Saturday, February 7, 2015
Leading the Way
The past few weeks have brought about a frenzy of craziness in the my libraries. We have 5th graders starting some hefty research business using print, online databases, and Google Docs, and middle school students in various stages of construction on digital portfolios in preparation for parent-teacher conferences next week. Let's add to the chaos.....a bookfair in both buildings.
I spent one day literally running back and forth across the street between my two buildings and I lost count after my fourth trip to the middle school. This week, we had the mixed blessing of Nebraska weather which resulted in two snow days in one week with a full moon. Everyone seemed just a little off kilter by yesterday afternoon.
Not even going to mention the heavy duty discussions going on about technology, curriculum, conference presentations, and the cardboard solar panels taped to my car by my fifth grade HAL students.
With all that said, by yesterday, I was ready for the whack-a-doodle week to be OVER. I was spending the day in an eighth grade English class helping students pull together and finalize their student portfolios. At the middle school, we have been moving toward a digital portfolio for students to use as an archive of work, goals, and progress. It will become a living document and digital footprint foundation as they go through high school. Our template consists of a Google Site developed last fall and students add their work, assessment information, and examples of their learning.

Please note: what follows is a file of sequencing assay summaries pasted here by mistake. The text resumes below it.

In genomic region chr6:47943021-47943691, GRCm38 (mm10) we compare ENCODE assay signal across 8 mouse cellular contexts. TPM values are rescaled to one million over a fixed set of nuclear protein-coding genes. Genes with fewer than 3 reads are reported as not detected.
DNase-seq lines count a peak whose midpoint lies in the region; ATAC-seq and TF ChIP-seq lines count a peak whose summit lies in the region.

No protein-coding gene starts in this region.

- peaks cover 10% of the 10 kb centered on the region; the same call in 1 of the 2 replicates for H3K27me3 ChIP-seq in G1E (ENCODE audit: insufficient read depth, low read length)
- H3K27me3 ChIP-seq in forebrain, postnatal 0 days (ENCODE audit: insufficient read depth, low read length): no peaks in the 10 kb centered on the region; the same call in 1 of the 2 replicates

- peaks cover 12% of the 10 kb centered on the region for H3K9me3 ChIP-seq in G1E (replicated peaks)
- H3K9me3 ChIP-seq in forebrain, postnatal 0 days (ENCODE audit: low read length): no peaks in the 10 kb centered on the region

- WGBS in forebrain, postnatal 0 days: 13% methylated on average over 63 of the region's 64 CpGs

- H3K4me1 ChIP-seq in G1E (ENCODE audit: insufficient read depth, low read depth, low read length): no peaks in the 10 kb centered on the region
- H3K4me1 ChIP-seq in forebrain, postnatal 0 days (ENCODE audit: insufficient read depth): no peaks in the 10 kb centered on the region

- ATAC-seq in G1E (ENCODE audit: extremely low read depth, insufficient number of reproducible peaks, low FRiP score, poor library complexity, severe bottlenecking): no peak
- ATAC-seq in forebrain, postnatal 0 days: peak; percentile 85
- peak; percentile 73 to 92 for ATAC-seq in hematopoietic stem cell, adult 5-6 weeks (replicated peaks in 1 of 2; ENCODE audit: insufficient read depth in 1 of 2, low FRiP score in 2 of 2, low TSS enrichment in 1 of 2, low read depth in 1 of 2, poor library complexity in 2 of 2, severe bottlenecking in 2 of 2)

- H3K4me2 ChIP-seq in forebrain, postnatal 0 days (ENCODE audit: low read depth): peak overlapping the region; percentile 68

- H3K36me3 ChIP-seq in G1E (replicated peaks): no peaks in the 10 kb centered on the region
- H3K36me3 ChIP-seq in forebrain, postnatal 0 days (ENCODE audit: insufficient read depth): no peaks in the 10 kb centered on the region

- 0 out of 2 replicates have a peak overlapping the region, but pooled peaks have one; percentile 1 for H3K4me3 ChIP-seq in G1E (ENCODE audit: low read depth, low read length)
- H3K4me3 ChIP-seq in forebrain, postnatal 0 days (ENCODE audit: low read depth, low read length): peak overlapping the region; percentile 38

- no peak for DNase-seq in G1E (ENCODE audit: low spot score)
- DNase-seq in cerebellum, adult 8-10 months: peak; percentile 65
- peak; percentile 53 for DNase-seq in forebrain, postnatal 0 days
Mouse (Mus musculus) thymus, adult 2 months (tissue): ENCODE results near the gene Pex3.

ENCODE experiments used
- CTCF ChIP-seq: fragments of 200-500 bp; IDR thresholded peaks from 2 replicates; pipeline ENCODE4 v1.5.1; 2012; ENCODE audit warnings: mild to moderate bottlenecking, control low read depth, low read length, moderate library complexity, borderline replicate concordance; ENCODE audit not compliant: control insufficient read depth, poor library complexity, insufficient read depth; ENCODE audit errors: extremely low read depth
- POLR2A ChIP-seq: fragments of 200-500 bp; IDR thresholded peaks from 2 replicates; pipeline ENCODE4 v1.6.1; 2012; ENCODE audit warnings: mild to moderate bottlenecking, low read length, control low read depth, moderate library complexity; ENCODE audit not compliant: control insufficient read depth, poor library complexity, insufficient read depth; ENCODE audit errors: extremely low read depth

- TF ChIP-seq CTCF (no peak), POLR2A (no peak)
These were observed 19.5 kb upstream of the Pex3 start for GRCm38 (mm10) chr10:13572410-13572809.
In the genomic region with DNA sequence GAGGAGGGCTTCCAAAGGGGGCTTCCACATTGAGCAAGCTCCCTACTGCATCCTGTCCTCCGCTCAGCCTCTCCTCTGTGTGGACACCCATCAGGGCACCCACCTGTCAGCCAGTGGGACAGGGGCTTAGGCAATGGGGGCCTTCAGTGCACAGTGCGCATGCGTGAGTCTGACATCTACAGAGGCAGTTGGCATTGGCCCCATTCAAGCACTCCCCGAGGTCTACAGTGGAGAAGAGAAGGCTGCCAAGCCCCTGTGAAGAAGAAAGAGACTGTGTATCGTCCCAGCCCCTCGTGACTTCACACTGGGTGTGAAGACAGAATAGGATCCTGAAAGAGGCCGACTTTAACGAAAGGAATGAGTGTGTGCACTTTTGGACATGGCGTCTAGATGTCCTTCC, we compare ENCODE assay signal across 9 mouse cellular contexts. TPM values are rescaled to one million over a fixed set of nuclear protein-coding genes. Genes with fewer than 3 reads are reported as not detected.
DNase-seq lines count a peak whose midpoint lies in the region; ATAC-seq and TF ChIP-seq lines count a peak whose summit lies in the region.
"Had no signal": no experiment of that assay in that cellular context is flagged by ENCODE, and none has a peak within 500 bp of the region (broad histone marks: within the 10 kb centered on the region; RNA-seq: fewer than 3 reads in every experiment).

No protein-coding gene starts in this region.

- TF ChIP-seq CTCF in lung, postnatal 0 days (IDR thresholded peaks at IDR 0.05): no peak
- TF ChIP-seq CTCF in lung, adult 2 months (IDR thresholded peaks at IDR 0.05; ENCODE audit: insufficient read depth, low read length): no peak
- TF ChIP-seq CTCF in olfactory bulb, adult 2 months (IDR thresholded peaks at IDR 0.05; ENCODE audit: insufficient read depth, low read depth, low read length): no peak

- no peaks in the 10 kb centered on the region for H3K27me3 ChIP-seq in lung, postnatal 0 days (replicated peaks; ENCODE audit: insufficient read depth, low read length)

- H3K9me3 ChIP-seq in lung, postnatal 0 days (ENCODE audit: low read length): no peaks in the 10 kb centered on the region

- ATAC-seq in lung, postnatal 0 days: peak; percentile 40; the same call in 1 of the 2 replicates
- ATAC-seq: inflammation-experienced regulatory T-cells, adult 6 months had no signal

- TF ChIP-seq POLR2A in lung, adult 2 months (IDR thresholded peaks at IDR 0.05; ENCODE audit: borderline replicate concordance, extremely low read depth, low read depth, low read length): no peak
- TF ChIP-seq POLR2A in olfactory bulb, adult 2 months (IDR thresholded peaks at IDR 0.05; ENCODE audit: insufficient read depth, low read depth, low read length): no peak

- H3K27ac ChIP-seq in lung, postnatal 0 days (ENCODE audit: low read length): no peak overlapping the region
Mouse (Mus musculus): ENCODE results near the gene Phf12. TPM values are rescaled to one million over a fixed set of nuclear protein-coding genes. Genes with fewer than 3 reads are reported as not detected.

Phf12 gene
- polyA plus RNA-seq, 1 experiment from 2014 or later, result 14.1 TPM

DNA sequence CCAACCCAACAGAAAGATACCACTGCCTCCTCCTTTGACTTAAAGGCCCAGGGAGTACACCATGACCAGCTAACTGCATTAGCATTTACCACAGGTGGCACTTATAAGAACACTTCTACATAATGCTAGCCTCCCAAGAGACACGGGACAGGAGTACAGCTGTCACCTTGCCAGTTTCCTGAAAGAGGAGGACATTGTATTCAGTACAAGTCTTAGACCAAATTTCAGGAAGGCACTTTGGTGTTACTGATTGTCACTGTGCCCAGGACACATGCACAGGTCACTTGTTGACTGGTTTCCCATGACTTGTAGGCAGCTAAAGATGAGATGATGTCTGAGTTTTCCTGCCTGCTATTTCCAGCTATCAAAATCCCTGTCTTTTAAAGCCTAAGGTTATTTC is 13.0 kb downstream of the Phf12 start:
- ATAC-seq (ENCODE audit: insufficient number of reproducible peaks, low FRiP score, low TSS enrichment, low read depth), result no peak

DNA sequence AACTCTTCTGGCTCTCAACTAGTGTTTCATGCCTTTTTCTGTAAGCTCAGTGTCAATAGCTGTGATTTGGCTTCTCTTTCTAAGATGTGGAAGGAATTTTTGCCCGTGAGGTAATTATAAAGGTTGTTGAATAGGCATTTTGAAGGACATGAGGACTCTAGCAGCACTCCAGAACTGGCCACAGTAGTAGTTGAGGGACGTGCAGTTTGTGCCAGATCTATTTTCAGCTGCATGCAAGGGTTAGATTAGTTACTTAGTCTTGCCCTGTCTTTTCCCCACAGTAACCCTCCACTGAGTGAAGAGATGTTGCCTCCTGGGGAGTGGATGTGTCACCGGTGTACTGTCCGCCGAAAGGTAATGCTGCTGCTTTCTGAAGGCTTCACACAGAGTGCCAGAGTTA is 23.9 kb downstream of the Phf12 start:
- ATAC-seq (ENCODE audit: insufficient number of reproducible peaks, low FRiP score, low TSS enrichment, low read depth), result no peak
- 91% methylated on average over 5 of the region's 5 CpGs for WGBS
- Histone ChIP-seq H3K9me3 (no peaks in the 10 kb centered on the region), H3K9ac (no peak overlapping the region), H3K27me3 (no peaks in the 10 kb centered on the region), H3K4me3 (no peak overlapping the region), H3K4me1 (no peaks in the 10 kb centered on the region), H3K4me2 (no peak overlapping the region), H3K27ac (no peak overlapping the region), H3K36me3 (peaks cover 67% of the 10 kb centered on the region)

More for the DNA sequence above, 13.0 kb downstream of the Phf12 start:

Yesterday, our plan was have students scan their documents and send to Google Drive for addition to their portfolios. We had chosen an app for the scanning process and seemed to be set to start working. For whatever reason, the app would not export....... at all. Ok, well actually it did... like seven hours later. We had to switch gears pretty quickly and I started using my phone to scan and email students their artifacts so they could keep working. At some point, a few students started using their devices and took care of their own documents. And then....
I looked up and saw kids huddled together over phones, passing devices back and forth, helping each other take photos of posters they had made, kneeling on the floor next to another student walking them through the process. In the course of constructing their own portfolios, they also reached out to their peers who were lost, unsure of what came next, or didn't have a device. And once again, I was humbled by the power of watching kids collaborate and support each other in the learning process.
Yesterday, started out as a day of individual work on a personal archive, and ended as an opportunity to not only learn, but to teach others. Grateful I was there to witness the power of students collaborating and supporting each other.